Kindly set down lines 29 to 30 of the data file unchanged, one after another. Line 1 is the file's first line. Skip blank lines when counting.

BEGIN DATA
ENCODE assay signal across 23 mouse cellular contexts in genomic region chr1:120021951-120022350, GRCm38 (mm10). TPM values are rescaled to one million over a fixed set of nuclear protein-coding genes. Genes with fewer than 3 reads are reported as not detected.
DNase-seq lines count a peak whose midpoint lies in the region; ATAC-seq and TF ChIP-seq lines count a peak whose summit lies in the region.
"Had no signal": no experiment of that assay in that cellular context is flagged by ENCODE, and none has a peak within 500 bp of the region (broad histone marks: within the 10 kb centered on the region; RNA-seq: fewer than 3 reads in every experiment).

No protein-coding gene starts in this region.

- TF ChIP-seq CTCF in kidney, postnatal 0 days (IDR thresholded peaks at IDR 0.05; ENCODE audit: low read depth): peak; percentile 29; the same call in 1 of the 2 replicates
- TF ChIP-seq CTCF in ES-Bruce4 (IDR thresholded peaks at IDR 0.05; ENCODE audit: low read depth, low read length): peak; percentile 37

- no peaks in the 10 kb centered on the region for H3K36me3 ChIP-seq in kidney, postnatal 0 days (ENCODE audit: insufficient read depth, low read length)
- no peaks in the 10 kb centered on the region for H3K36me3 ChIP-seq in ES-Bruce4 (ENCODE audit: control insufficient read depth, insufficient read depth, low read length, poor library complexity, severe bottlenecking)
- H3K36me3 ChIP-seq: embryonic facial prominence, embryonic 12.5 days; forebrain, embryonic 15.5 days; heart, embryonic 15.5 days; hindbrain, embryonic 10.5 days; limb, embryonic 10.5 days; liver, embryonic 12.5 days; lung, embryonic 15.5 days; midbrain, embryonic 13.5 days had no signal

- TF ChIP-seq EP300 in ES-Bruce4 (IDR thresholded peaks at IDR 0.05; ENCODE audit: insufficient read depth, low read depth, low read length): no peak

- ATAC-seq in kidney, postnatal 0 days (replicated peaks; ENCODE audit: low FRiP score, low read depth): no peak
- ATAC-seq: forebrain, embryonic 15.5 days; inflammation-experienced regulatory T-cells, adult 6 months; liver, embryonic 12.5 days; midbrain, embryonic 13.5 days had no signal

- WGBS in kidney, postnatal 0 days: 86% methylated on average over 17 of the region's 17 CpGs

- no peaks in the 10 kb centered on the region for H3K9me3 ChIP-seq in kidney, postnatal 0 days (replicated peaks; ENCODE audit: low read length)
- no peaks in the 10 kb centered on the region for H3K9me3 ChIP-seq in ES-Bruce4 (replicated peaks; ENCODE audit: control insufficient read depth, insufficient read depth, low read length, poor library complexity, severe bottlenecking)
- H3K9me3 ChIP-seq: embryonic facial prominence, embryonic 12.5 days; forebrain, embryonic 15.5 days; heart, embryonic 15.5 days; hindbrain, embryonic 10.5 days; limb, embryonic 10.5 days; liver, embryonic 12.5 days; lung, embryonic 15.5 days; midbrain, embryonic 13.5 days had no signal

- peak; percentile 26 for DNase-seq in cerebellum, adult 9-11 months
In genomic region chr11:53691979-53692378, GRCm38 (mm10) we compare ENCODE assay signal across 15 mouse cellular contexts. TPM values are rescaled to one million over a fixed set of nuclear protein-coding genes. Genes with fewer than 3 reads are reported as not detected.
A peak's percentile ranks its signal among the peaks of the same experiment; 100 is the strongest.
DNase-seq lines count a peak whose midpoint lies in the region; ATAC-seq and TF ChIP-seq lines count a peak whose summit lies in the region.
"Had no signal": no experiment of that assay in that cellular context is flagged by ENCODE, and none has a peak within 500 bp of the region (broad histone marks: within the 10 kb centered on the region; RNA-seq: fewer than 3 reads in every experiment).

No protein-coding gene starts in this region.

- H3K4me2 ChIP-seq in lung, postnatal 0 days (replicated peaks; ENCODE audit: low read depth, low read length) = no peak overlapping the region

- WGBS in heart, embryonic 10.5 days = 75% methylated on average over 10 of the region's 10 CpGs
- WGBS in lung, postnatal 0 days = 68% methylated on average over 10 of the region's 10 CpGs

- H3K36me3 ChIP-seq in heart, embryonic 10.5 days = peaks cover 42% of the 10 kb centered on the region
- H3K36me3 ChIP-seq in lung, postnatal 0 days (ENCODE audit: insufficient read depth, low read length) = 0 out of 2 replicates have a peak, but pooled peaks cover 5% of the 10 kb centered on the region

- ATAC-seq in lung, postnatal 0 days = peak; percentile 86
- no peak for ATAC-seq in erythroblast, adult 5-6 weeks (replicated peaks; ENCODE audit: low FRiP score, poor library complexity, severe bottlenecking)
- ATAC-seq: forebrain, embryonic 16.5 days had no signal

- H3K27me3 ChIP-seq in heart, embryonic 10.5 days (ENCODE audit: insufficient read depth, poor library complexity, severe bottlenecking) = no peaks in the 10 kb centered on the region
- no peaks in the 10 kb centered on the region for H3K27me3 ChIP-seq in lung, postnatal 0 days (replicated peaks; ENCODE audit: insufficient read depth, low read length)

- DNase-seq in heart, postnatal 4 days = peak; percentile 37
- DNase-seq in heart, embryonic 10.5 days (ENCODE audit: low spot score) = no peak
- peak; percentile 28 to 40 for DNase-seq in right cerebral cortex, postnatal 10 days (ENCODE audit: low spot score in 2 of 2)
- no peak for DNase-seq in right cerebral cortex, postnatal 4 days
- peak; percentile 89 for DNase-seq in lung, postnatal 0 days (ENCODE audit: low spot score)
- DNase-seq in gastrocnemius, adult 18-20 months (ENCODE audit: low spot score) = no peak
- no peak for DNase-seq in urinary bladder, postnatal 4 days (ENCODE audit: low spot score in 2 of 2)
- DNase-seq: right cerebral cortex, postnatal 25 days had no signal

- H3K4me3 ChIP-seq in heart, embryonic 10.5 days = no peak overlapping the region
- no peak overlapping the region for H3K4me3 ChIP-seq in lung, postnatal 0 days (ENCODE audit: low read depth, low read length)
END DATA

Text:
- no peak for ATAC-seq in erythroblast, adult 5-6 weeks (replicated peaks; ENCODE audit: low FRiP score, poor library complexity, severe bottlenecking)
- ATAC-seq: forebrain, embryonic 16.5 days had no signal